In a recent post on Curbed, architecture critic Alexandra Lange dove into the history of the Washington, D.C. Metro (a.k.a. WMATA), finding that its designers envisioned a forward-looking transit system with longstanding appeal. Metro architect Harry Weese and his firm traveled the world studying existing transportation examples, noting details down to the fabric selection of ticket collectors’ uniforms, before returning stateside to design what has become one of D.C.’s most recognizable landmarks. The D.C. Metro system has been celebrated since its 1976 opening for its column-free, Brutalist vaults of concrete, and was the recipient of the AIA 25-Year Award for Architecture in 2014. This spring, D.C. Metro became the focus of controversy discussed elsewhere and on these pages for (in addition to longstanding issues of management, safety, and scheduling) an ill-advised whitewashing of the vaults at its Union Station stop.
Here’s Lisbon. There’s nothing like a drawing for flavor. pic.twitter.com/ECxY419dLp
— Alexandra Lange (@LangeAlexandra) July 5, 2017
One resource Lange studied was a self-published book with a cumbersome title–”For the Glory of Washington: A Chronicle of Events Leading to the Creation of the System-Wide Architectural Concept for the Design of the Washington Metro Stations, December 1965 – November 1967″–by Stanley Allen, who was chairman of Harry Weese Associates at the time. This book chronicles the firm’s deep involvement in the systemwide design of the D.C. Metro system. Lange sifts through accounts of a worldwide subway tour to preliminary sketches to CFA hearings, and links her findings to current stances on infrastructural maintenance across the country:
To honor the people who clean, upgrade, and augment, we have to see transit design as Weese did: distributed across the city, both as a network of connected stations, platforms, and trains, and as a network of connected tasks. Weese and his team identified the problem, but needed the sometimes harsh design critiques of the Commission of Fine Arts (CFA), “the only federal commission dedicated to design review and aesthetic excellence,” as it says on its website, to create a solution that spoke to place, operations and maintenance.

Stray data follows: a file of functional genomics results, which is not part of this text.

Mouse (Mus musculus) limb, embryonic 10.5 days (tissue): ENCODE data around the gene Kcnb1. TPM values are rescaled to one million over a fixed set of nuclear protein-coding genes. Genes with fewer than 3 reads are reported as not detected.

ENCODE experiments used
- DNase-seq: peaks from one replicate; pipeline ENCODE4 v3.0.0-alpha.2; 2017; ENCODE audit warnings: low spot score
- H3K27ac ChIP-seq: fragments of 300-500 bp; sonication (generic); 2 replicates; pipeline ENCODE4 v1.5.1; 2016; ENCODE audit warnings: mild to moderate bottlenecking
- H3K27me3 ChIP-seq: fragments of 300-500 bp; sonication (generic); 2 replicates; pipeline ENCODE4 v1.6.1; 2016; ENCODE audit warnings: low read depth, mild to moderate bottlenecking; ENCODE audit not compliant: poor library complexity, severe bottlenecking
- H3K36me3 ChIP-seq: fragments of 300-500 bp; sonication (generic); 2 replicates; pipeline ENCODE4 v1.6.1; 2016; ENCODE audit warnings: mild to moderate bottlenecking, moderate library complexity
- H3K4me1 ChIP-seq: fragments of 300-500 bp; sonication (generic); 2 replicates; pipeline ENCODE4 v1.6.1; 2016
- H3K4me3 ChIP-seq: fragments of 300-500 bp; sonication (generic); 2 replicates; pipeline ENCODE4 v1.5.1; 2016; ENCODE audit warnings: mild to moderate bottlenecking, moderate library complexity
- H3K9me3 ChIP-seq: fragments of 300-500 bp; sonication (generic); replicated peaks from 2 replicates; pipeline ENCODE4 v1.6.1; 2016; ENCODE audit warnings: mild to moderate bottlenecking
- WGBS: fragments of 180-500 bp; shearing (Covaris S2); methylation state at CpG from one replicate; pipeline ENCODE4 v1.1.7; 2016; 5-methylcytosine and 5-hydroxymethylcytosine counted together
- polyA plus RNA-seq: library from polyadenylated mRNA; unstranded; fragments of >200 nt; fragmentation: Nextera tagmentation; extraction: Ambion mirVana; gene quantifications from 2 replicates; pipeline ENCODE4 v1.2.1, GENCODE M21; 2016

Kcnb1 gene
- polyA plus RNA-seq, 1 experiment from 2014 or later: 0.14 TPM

Maintenance has long plagued the D.C. Metro system. In response to outcry from the architectural community and preservationists over the Union Station paint job, some Metro riders voiced approval for the painting, citing the need for brighter conditions. But underground white paint can only reflect the light that shines on it, besides which, it is a temporary solution–a $100,000 bandage that will need to be re-applied continuously–when upgrades to William Lam’s lighting design, if budget allowed them, would provide a more permanent fix. Again, Lange:
If WMATA had consulted with the CFA or historians, they might have learned that the concrete, if cleaned, with the lighting maintained as Lam intended, would solve the very brightness problems the paint (three coats, easily soiled) provided a short-term solution for. … The paint offers a momentary ‘Ah!’ but the money would be better spent on soap and replacing the lightbulbs with new LEDs—work less likely to be noticed because it’s maintenance.
The purists among supporters of Brutalism note that the style’s moniker stems from béton brut–or, raw concrete–meaning that the paint not only issues a long-term repainting sentence that WMATA seems incapable of serving, but also detracts from the architectural and stylistic integrity of the D.C. Metro.
Former Washington Post architecture critic Benjamin Forgey raised a similar outcry in 1992 over the repainting of the Farragut North Metro station, comparing the D.C. Metro’s 600-foot-long, public great halls to classical architecture:
Like much of the city’s above-ground architecture–the barrel vaults in, say, John Russel Pope’s National Gallery West Building or Daniel Burnham’s Union Station–it is based upon classical precedents. But in its forthright expression of structure in those bold concrete vaults, it’s also modern–a shadowy, richly textured space of our own time. There’s no mistaking that the color and texture of the concrete contribute greatly to the architectural effect.
Perhaps Forgey gets to the point quicker: Paint applied to the vaults flattens out the texture for which the D.C. Metro stations and other Brutalist buildings are celebrated, and you don’t solve problems (of lighting, concrete deterioration, or any others) by painting over them.